During the last ice age some 20,000 years ago, the climate of the western US would have been unrecognizable to us. An ice sheet covered most of Canada, extending into the northern United States. The Southwest was wet and lush, and much of western Utah was covered by a massive lake. The climate was surprisingly different then, but what is perhaps truly surprising is how quickly that foreign world changed into something like the one we know today.
A recent study published in Geophysical Research Letters clocks that past rate of climatic change by examining the mechanisms driving it. According to the study’s authors, Juan Lora and colleagues, the shift in North America’s ancient climate occurred within less than 1,000 years. Geologically speaking, that’s fast.
To arrive at their answer, the researchers looked at how those massive glaciers in the north might have shifted the storm track. It’s believed that the glacier’s role worked something like this:
During the last ice age, thick ice sheets in the North forced the jet stream, or storm track, southward. The storm track’s southward pull carried precipitation from the Pacific Ocean toward what are now the Southwest states, special-delivering the wet winter weather we grudgingly tolerate here in the Pacific Northwest to the states of California, Nevada, and Arizona.
Since the last ice age, North America’s massive ice sheets have, of course, melted. As a consequence, the storm track has shifted north, creating the dry Southwest and wet Pacific Northwest we know today.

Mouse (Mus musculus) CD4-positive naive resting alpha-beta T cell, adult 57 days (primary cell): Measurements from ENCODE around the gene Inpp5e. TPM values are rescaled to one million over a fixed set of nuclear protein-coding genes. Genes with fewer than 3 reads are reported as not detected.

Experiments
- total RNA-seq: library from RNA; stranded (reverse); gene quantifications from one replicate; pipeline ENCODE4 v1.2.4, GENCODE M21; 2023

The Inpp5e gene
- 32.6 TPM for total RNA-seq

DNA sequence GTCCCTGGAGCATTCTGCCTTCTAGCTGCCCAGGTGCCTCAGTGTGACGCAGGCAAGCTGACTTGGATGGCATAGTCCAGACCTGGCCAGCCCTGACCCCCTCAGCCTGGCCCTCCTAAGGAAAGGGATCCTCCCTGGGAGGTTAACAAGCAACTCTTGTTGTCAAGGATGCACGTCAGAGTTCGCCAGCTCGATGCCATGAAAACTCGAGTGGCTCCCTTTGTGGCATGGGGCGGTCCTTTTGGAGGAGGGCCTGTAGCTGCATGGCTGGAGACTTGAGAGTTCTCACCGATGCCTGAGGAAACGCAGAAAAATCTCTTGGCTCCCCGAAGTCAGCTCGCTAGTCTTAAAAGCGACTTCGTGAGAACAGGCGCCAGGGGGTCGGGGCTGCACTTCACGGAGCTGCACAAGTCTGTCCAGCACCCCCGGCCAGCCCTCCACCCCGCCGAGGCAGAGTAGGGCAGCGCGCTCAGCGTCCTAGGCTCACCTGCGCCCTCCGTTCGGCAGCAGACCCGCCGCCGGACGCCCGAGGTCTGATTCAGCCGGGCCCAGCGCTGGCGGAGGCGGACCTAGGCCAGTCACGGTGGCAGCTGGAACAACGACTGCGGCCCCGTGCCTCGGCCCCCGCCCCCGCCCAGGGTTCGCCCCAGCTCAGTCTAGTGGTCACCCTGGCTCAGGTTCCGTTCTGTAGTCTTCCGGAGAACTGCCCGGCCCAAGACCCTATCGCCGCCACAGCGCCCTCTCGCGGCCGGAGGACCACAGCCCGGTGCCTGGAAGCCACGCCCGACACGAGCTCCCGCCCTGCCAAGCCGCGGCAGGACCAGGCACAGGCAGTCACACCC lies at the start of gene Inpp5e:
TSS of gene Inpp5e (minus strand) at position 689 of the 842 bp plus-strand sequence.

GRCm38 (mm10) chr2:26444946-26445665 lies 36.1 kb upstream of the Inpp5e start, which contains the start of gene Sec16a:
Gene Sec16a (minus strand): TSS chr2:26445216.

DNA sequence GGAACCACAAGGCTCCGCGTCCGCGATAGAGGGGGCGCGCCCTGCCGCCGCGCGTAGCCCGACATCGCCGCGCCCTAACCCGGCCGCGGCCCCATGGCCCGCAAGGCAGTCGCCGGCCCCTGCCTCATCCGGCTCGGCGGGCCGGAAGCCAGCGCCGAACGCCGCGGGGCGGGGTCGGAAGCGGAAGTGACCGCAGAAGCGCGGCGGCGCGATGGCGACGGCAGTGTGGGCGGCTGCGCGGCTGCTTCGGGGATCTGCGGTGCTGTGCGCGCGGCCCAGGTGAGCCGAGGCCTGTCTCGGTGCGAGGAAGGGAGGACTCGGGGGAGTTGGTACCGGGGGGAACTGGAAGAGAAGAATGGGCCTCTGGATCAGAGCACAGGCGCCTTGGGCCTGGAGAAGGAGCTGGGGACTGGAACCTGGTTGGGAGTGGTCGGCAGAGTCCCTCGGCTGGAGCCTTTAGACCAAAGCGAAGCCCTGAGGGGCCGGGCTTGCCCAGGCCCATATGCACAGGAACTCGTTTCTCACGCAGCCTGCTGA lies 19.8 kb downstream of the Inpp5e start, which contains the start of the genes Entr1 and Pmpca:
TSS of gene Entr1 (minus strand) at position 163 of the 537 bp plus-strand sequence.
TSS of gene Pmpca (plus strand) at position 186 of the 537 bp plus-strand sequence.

Paleoclimatologists—researchers of the Earth’s paleoclimate, or ancient climate—have known this for a while. What isn’t as well known is how fast these sorts of shifts occurred. But that’s changing. A growing body of literature is now pointing to the conclusion that these paleoclimate shifts occurred in relatively short order, geologically speaking that is. Reenter Lora and colleagues’ recent study.
To track the relationship of those northern glaciers to the southerly storm track, the researchers used a coupled climate model to simulate the glacial retreat. This allowed them to examine the retreat’s effect on atmospheric circulation and estimate when the climate of the western US started to look more like it does today.
The researchers estimate an abrupt reorganization of the climate occurred around 14,000 years ago, when their simulations started to show ice sheet volumes dropping dramatically. The ice sheet’s effect on the atmosphere happened somewhat circuitously.
All that cold, melted freshwater from these ice sheets flowed into the Pacific, lowering the temperature of the ocean’s surface water. That freshwater was not only colder than the salty seawater, it was lighter too. As a result, the freshwater floated on top of the seawater, creating a surface layer of cold water. Because sea surface temperatures are a strong driver of wind patterns, this influx of cold freshwater caused a reorganization of North Pacific atmospheric circulation that altered wind patterns, weakened the low-pressure system off the Aleutian Islands, and set up a high-pressure system over the Great Basin.
These changes in circulation shifted the storm track nearly seven degrees (~800 km; 500 miles) to the North. And we all know the outcome: the Pacific Northwest became lush and the Southwest started drying out, setting up the climate we have today.
STUDY: Geophysical Research Letters
Citation: Lora, Juan M., Jonathan L. Mitchell, and Aradhna E. Tripati. “Abrupt reorganization of North Pacific and western North American climate during the last deglaciation,” Geophysical Research Letters, (2016). doi: 10.1002/2016GL071244.
Linnia Hawkins is a Ph.D. candidate studying atmospheric science at Oregon State University. Working with the Oregon Climate Change Research Institute since 2014, Linnia’s research interests include, regional climate modeling and the impacts of climate change on forests in the western US. She is a regular contributor to The Climate CIRCulator.